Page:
2030 global CO2 emissions expected
to surge 56% over 2005 level
Nov 7, 2007 - The Associated Press
Global carbon dioxide emissions in
2030 will likely be 56 percent higher than in 2005
due chiefly to burgeoning CO2 emissions from China
and India, the International Energy Agency said in
an annual report Wednesday.
The 2030 level will reach 42 billion
tons mainly because coal consumption in the two Asian
countries is likely to soar, according to the World
Energy Outlook 2007 issued by the Paris-based agency.
But the international community would
be able to limit the amount to 34 billion tons if
governments across the world implement CO2-curbing
steps they are currently considering, the agency said.
China will become the world's largest
CO2 emitter in 2007, overtaking the United States,
while India will turn into the world's third-largest
CO2 emitter in 2015, according to the report, in which
IEA analysts examined a causal relationship between
energy consumption trends in China and India and further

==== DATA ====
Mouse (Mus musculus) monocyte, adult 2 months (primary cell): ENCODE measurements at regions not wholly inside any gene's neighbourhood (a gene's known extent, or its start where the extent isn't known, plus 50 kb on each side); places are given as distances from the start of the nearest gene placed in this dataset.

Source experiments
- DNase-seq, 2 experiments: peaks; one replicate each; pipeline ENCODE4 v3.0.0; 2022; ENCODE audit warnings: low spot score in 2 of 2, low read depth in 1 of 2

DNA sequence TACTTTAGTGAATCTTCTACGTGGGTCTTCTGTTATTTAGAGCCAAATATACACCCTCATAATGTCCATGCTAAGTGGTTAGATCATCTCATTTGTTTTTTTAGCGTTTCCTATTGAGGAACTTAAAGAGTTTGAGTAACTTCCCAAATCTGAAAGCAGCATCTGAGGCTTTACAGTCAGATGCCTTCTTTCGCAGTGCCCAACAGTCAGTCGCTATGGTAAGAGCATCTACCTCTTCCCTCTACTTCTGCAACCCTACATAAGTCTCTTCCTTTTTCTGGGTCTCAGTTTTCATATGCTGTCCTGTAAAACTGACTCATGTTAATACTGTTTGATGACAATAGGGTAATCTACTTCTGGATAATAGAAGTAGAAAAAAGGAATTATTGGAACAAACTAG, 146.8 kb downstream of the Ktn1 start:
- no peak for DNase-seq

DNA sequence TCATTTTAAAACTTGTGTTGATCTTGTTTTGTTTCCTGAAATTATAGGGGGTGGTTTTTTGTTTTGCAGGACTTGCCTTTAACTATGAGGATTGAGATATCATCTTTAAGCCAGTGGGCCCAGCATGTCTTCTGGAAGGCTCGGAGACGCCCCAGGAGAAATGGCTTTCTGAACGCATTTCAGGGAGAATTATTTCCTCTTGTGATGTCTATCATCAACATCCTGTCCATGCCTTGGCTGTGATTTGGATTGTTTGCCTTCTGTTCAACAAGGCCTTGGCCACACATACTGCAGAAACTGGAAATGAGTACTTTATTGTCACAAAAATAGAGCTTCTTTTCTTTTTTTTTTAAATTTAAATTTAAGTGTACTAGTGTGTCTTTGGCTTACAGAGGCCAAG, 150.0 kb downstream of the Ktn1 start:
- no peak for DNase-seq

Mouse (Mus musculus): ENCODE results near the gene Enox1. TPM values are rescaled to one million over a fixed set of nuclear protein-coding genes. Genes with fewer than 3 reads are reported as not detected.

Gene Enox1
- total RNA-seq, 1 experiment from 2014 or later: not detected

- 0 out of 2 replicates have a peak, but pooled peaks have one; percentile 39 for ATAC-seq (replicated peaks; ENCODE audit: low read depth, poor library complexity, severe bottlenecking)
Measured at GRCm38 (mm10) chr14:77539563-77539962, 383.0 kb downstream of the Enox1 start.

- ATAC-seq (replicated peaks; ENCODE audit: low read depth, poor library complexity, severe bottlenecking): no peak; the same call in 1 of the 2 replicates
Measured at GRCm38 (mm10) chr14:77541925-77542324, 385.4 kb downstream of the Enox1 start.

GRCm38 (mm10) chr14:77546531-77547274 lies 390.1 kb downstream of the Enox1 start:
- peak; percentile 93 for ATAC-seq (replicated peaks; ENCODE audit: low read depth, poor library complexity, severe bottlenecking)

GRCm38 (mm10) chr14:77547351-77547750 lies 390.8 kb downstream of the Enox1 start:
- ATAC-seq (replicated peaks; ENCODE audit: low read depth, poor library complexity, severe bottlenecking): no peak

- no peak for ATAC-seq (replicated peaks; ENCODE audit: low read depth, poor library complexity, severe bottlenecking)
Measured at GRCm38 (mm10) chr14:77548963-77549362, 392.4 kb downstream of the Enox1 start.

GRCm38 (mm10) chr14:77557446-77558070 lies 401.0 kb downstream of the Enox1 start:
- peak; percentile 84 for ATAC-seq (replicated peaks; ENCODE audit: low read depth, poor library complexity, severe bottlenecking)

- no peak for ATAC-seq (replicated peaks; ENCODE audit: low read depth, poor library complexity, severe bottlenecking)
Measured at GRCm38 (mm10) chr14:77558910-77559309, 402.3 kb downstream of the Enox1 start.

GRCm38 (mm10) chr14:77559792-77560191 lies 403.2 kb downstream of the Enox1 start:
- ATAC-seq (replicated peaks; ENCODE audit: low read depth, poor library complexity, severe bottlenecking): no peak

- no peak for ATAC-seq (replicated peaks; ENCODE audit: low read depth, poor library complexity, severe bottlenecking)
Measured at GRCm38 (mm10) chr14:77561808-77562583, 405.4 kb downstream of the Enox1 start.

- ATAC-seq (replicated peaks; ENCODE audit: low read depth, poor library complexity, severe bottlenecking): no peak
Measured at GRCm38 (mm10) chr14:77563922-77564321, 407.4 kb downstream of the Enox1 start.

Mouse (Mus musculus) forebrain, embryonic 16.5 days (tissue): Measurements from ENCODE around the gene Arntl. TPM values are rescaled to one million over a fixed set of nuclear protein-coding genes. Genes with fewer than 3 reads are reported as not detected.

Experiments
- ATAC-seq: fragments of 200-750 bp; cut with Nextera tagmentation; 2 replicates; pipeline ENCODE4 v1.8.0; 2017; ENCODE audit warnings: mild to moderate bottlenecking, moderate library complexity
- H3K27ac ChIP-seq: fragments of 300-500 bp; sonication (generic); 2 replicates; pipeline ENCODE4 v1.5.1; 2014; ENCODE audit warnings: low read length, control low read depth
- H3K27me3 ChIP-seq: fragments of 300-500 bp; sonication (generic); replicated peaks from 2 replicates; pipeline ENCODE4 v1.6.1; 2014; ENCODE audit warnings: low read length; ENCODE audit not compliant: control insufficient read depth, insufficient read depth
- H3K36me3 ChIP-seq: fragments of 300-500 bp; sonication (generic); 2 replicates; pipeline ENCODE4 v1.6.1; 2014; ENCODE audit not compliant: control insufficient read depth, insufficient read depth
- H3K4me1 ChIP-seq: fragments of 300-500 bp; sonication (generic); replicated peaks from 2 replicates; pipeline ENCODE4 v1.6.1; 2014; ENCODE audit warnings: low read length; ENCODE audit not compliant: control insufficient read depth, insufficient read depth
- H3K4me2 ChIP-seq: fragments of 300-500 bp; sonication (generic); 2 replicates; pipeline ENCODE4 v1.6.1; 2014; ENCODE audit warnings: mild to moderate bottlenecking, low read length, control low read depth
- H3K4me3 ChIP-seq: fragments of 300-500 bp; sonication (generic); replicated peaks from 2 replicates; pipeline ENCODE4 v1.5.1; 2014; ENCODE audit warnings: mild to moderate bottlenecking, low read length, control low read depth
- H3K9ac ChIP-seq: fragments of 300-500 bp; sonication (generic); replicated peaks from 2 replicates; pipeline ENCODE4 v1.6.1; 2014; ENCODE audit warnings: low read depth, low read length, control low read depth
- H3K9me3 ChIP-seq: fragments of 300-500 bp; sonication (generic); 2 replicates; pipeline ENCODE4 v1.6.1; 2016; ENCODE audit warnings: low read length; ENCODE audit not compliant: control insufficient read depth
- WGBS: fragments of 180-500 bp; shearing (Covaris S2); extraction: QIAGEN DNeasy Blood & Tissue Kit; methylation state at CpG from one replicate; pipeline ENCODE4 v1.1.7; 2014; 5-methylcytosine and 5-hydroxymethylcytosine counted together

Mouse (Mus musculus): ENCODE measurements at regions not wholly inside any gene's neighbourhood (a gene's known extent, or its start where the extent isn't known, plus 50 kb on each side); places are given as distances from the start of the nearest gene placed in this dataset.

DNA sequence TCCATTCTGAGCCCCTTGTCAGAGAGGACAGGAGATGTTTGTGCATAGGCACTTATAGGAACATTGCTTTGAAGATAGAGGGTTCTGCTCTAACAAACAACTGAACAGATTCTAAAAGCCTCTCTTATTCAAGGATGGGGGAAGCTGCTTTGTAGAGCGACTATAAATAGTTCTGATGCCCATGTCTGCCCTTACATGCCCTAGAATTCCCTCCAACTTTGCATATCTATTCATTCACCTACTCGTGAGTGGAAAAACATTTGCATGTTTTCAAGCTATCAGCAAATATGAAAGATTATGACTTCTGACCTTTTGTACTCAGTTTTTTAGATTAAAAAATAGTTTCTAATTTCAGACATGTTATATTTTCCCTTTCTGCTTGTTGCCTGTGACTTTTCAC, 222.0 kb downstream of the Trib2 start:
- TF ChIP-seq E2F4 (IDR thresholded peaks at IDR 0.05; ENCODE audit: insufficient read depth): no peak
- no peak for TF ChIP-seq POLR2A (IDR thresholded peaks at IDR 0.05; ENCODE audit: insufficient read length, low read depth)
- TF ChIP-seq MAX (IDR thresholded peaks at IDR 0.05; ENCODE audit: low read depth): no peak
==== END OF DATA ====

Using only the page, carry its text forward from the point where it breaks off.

progress in global warming.
China and India will be responsible
for more than half the increase in CO2 emissions the
world will experience between 2005 and 2030, it said.
Europe and the United States accounted
for more than half of global CO2 emissions between
1900 and 2005, while China and India were responsible
for 8 percent and 2 percent, respectively, of the
global tally for the period, it said.
As for the estimated amount of global
emissions between 1900 and 2030, China and the United
States would be responsible for 16 percent and 25
For the same 130-year period, India
would tie Japan, with the two countries accounting
for 4 percent each of the global tally, it added.